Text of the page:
Conclusion

The three articles have provided deep information regarding contract law. The first article highlights the concepts under the contract theory and the limits posed by the contract law. The authors of the first article illustrate that the contract theories do not explain what it entails or what it should be. The authors also indicate that the law has several limitations in its application especially in the question as to whether entities should be given chances to write contracts on their own. The second article also discusses the contract law and all that entails it. It mostly focuses on the concepts and conditions under which a contract is formed. The author takes time to explain about void and voidable contracts. Lastly is the third article that highlights and discusses about the common mistakes in contract formation and execution. The three articles offer a clear picture that contract law is surrounded by several controversies especially owing to the fact that it is applied in almost all parts of the world.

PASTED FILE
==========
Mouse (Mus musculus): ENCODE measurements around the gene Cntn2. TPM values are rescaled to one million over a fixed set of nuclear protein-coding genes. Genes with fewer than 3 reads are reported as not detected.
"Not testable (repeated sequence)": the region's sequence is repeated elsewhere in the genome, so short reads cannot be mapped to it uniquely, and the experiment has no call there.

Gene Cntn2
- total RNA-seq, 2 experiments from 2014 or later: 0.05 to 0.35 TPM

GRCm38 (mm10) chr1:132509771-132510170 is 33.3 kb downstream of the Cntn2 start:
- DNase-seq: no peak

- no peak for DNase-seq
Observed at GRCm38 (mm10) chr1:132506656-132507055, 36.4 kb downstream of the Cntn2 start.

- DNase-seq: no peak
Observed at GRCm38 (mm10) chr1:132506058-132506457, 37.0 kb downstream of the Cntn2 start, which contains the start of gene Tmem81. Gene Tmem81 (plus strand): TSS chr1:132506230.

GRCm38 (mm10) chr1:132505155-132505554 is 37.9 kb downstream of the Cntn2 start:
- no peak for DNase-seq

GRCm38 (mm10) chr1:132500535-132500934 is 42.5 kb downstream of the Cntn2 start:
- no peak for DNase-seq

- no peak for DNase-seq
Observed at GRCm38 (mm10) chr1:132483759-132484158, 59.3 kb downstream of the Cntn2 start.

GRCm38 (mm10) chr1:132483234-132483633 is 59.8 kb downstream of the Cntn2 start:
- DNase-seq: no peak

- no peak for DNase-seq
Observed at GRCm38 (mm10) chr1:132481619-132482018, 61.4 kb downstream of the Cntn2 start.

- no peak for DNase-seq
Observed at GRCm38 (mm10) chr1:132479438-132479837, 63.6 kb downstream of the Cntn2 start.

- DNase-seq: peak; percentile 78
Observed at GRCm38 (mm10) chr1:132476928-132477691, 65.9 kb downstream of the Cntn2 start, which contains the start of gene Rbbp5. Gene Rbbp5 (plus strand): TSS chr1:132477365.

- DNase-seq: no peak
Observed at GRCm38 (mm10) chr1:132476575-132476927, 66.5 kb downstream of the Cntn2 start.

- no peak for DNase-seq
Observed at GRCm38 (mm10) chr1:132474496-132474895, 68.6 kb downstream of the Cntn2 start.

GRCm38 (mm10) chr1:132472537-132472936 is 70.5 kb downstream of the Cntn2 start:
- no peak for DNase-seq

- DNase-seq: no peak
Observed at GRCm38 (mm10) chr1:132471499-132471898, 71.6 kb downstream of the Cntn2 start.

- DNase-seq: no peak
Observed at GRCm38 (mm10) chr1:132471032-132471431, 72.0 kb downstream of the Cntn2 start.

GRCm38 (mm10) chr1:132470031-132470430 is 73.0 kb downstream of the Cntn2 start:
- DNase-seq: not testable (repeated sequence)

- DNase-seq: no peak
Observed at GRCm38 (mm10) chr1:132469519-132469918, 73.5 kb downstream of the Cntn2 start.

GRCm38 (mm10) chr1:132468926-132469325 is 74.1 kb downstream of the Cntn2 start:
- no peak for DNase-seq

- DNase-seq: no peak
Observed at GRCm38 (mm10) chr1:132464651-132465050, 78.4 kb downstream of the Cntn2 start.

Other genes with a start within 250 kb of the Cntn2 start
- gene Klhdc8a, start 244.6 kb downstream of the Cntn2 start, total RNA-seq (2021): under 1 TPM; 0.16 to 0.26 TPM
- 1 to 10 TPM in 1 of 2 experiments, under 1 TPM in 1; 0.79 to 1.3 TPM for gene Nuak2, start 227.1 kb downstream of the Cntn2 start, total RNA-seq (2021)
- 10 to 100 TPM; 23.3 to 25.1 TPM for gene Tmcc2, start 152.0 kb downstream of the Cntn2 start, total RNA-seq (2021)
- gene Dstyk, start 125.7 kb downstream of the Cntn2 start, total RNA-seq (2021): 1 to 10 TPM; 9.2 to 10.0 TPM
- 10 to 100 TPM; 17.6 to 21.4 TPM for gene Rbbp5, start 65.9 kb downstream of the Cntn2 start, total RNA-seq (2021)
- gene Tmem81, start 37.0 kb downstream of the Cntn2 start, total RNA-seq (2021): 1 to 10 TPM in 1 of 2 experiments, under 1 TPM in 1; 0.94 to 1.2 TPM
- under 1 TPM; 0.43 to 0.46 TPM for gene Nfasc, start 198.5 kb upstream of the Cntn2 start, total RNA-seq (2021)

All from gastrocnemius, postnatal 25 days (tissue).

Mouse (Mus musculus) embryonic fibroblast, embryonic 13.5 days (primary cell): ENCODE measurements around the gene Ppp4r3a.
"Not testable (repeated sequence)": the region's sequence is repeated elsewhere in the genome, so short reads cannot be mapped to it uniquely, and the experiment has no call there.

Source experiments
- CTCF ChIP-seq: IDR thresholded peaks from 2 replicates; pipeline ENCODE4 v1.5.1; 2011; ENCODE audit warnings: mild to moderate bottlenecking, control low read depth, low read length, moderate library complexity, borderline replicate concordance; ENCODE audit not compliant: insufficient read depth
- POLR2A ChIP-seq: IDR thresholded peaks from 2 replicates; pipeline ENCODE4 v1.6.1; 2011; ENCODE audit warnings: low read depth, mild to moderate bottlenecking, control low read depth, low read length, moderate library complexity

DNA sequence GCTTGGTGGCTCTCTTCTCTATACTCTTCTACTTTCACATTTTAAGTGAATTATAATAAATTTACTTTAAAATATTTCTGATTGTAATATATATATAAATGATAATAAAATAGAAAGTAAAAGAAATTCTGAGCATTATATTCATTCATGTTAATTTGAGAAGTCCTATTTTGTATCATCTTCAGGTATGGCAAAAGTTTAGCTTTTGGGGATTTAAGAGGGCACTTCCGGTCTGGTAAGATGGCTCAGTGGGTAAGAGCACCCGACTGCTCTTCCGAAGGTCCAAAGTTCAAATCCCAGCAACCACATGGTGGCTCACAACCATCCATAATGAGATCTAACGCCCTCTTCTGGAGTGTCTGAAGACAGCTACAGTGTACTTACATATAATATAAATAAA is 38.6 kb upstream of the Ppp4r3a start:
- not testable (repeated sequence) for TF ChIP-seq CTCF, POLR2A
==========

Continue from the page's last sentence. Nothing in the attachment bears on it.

Law of Contract and Civil Procedure